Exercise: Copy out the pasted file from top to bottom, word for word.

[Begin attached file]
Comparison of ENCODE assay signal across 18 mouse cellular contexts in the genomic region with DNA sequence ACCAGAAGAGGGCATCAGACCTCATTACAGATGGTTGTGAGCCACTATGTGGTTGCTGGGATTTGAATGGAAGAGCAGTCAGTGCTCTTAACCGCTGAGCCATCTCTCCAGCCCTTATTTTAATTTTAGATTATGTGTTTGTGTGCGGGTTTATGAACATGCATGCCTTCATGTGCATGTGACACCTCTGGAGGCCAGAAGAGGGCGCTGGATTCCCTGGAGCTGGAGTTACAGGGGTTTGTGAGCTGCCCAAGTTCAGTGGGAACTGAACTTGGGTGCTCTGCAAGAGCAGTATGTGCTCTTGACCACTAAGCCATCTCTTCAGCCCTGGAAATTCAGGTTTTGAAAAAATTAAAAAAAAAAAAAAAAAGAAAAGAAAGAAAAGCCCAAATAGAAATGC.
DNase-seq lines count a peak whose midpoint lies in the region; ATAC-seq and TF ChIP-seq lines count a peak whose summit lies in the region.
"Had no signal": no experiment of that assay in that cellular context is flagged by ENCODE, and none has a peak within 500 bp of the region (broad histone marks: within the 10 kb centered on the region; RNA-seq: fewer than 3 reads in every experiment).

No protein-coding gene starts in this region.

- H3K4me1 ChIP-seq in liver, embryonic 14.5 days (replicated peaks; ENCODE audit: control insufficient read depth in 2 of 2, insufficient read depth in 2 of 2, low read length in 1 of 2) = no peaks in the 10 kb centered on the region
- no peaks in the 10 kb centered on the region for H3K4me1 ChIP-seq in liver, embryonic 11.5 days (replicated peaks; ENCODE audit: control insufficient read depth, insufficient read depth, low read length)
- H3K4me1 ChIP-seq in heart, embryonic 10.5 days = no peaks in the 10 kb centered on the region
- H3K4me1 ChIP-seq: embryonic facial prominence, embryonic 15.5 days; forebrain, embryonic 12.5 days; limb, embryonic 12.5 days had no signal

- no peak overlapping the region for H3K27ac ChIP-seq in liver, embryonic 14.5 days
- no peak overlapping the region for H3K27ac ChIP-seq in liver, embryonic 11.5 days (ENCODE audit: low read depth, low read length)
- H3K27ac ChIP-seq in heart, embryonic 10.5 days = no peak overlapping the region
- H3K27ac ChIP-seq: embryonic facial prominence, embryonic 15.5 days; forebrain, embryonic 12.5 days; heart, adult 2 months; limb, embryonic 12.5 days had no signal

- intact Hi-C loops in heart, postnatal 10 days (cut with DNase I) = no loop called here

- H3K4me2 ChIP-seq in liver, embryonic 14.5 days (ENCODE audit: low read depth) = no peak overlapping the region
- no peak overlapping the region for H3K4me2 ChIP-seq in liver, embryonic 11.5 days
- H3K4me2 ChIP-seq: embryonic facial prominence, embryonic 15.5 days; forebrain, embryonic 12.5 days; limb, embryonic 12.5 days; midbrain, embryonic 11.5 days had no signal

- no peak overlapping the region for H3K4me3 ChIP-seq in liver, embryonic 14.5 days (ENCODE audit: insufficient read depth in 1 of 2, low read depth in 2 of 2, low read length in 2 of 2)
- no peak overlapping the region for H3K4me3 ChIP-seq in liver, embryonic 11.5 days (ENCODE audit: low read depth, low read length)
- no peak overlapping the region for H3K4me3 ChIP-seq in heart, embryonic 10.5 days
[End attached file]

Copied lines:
Comparison of ENCODE assay signal across 18 mouse cellular contexts in the genomic region with DNA sequence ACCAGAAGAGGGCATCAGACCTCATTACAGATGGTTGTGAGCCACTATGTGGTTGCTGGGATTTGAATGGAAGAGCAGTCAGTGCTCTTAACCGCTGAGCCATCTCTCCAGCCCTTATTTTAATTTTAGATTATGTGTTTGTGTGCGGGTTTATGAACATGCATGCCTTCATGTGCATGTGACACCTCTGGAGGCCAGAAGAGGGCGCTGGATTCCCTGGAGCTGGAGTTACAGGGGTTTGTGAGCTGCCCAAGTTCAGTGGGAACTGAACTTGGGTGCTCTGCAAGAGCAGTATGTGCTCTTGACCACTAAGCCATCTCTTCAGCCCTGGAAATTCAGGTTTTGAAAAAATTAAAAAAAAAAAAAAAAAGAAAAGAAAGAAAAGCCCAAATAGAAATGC.
DNase-seq lines count a peak whose midpoint lies in the region; ATAC-seq and TF ChIP-seq lines count a peak whose summit lies in the region.
"Had no signal": no experiment of that assay in that cellular context is flagged by ENCODE, and none has a peak within 500 bp of the region (broad histone marks: within the 10 kb centered on the region; RNA-seq: fewer than 3 reads in every experiment).

No protein-coding gene starts in this region.

- H3K4me1 ChIP-seq in liver, embryonic 14.5 days (replicated peaks; ENCODE audit: control insufficient read depth in 2 of 2, insufficient read depth in 2 of 2, low read length in 1 of 2) = no peaks in the 10 kb centered on the region
- no peaks in the 10 kb centered on the region for H3K4me1 ChIP-seq in liver, embryonic 11.5 days (replicated peaks; ENCODE audit: control insufficient read depth, insufficient read depth, low read length)
- H3K4me1 ChIP-seq in heart, embryonic 10.5 days = no peaks in the 10 kb centered on the region
- H3K4me1 ChIP-seq: embryonic facial prominence, embryonic 15.5 days; forebrain, embryonic 12.5 days; limb, embryonic 12.5 days had no signal

- no peak overlapping the region for H3K27ac ChIP-seq in liver, embryonic 14.5 days
- no peak overlapping the region for H3K27ac ChIP-seq in liver, embryonic 11.5 days (ENCODE audit: low read depth, low read length)
- H3K27ac ChIP-seq in heart, embryonic 10.5 days = no peak overlapping the region
- H3K27ac ChIP-seq: embryonic facial prominence, embryonic 15.5 days; forebrain, embryonic 12.5 days; heart, adult 2 months; limb, embryonic 12.5 days had no signal

- intact Hi-C loops in heart, postnatal 10 days (cut with DNase I) = no loop called here

- H3K4me2 ChIP-seq in liver, embryonic 14.5 days (ENCODE audit: low read depth) = no peak overlapping the region
- no peak overlapping the region for H3K4me2 ChIP-seq in liver, embryonic 11.5 days
- H3K4me2 ChIP-seq: embryonic facial prominence, embryonic 15.5 days; forebrain, embryonic 12.5 days; limb, embryonic 12.5 days; midbrain, embryonic 11.5 days had no signal

- no peak overlapping the region for H3K4me3 ChIP-seq in liver, embryonic 14.5 days (ENCODE audit: insufficient read depth in 1 of 2, low read depth in 2 of 2, low read length in 2 of 2)
- no peak overlapping the region for H3K4me3 ChIP-seq in liver, embryonic 11.5 days (ENCODE audit: low read depth, low read length)
- no peak overlapping the region for H3K4me3 ChIP-seq in heart, embryonic 10.5 days